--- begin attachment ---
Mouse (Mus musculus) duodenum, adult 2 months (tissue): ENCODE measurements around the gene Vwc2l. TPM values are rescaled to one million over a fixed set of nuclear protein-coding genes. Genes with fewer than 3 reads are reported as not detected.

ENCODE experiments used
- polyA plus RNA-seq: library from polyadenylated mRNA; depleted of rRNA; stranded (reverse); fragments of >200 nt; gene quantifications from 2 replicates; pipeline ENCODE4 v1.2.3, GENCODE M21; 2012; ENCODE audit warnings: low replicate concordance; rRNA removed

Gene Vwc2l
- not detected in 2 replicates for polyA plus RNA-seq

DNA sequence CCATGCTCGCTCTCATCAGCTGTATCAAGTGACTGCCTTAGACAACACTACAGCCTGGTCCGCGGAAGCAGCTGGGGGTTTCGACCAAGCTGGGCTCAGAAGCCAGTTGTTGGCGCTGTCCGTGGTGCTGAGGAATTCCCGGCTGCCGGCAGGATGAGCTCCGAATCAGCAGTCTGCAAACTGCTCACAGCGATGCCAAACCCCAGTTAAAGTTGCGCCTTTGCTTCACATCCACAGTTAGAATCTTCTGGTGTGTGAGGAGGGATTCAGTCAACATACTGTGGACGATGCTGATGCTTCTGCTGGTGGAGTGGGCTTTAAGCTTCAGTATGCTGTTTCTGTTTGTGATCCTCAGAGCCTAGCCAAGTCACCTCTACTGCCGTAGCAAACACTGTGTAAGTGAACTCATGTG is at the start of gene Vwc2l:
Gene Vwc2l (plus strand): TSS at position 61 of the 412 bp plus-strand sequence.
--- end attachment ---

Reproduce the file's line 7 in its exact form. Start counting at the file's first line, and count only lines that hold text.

Gene Vwc2l (plus strand): TSS at position 61 of the 412 bp plus-strand sequence.